When Americans move, they usually look for neighborhoods with specific characteristics, whether they are close to the countryside or downtown or a place dotted with big box stores or boutiques. Some say they also move according to political views and it’s tearing the country apart. WFPL’s Elizabeth Kramer reports.
As Americans move house more frequently, they are becoming more politically polarized, by choosing to live in neighborhoods with people who think and vote like them, so says Bill Bishop author of “The Big Sort.” He describes neighborhoods throughout the country. In his neighborhood of Austin, Texas, houses sit close together, and, in 2000, voted for Al Gore first, followed closely by Ralph Nader.
Last week, Bishop was in his home town of Louisville where we rode through several neighborhoods looking for visual cues that might mark their politics. We drive through the Highlands and into Germantown. There are yard signs for Clinton and Obama, and Bishop points out other similarities.
“You get here and all of a sudden the streets get narrower and the houses get closer together, “Bishop says. “And there up pops Lynn’s Paradise Café. You know, just out of nowhere.”
Bishop says people who move to neighborhoods like these generally want to live close to their neighbors and home-grown businesses and tend to have liberal views.
He says changing voting patterns in presidential elections at the county level illustrate that Americans are becoming politically polarized and homogenized. In 1976, they were split almost 50 / 50. In 2004, 48 percent of counties gave their winning candidate a landslide victory of 20 percent or more of the vote.
This kind of information is more difficult to gather at the neighborhood level, but Bishop attempts to document the concentration of like-minded political thinking through data such as education levels and the retail stores there.
While driving through Pleasure Ridge Park, which has conservative leanings, Bishop notices the big box stores, like Toys R Us, and starts talking about Portland, Oregon.
“When one of those shows up in their neighborhood, they think something is wrong,” he says. “And a lot of times in other neighborhoods people want those stores because they show prosperity.”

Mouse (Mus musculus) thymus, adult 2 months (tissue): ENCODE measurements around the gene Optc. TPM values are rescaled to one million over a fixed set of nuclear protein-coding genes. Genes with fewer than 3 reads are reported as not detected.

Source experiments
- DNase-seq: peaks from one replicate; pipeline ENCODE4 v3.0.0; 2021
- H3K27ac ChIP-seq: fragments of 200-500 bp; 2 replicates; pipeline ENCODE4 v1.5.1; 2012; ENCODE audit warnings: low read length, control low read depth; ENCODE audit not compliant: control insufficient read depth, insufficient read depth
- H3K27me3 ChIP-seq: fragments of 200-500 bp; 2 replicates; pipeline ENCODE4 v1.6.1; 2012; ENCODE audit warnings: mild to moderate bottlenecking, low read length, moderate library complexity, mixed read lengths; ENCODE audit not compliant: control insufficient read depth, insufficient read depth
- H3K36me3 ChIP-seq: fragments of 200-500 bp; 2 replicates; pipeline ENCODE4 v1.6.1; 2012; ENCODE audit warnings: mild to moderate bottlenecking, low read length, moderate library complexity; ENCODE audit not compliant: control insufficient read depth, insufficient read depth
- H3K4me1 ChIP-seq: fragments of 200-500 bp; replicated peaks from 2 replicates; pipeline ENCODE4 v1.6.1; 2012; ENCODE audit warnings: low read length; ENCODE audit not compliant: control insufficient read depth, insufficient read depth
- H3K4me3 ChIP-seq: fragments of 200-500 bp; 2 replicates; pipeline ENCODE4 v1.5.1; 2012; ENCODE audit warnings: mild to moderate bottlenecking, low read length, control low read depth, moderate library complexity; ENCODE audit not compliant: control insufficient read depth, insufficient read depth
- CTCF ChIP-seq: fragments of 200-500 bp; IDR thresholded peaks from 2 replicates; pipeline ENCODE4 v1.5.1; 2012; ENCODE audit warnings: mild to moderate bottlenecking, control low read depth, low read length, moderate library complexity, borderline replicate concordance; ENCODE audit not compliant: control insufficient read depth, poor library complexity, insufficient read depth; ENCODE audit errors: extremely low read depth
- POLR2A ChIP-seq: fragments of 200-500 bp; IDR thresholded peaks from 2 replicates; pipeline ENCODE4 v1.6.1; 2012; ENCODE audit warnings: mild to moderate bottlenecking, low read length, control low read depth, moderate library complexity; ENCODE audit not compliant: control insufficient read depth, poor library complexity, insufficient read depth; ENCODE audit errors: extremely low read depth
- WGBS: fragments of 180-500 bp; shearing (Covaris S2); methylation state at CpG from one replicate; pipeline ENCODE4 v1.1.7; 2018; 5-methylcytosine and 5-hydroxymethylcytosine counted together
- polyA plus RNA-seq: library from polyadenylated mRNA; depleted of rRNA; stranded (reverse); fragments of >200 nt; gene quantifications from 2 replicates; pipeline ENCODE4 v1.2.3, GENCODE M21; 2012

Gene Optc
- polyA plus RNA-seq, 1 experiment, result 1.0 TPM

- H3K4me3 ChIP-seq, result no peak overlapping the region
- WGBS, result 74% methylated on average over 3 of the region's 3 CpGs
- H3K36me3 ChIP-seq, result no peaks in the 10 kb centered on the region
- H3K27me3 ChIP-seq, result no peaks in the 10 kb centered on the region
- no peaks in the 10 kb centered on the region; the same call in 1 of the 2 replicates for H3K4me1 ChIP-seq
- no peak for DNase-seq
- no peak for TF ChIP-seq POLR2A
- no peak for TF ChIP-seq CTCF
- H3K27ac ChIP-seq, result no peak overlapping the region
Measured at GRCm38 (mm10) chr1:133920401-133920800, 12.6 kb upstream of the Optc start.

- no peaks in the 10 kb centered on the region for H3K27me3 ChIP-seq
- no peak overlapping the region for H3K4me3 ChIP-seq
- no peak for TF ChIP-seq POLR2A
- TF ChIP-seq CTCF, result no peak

Still, Bishop concedes that visual cues don’t always illustrate a neighborhood’s politics. Pleasure Ridge Park, with a large proportion of working class families, is not always loyal to one party on Election Day. While residents tout the neighborhood’s conservative values, many also have family relatives who are union members, often moving them to vote for Democrats.
Some political scientists say Bishop’s theory isn’t the only reason for this polarization. Morris Fiorina is a professor at Stanford University and author of “Culture War: The Myth of a Polarized America.” He says people are sorting themselves into like-minded communities, but cites a stronger source of our polarized politics.
“The parties have become in this country more homogeneous as the Democrats have lost the south and the Republicans have lost the northeast,” Fiorina says. “The parties are more homogeneous than they were a generation ago, but still far less than the national party leadership and the party activists.”
Fiorina says the parties changed radically after the 1960s, when the old patronage system gave way to the strengthening of participatory procedures like primaries and caucuses. That sparked the rise of powerful interest groups which have influenced the parties with money.
The voters, he says remain moderate and cites Gallup Poll data in which the public identifies itself as split equally among Democrat, Republican and Independent. He says some people have extreme positions on contentious issues like abortion, but most have nuanced views that allow exceptions to the rule.
So, while neighborhoods are becoming more homogenous, with some having residents who frequent locally owned cafés and others dining at Applebee’s, all neighbors won’t necessarily vote the same, especially in this presidential election where candidates are playing more to the center.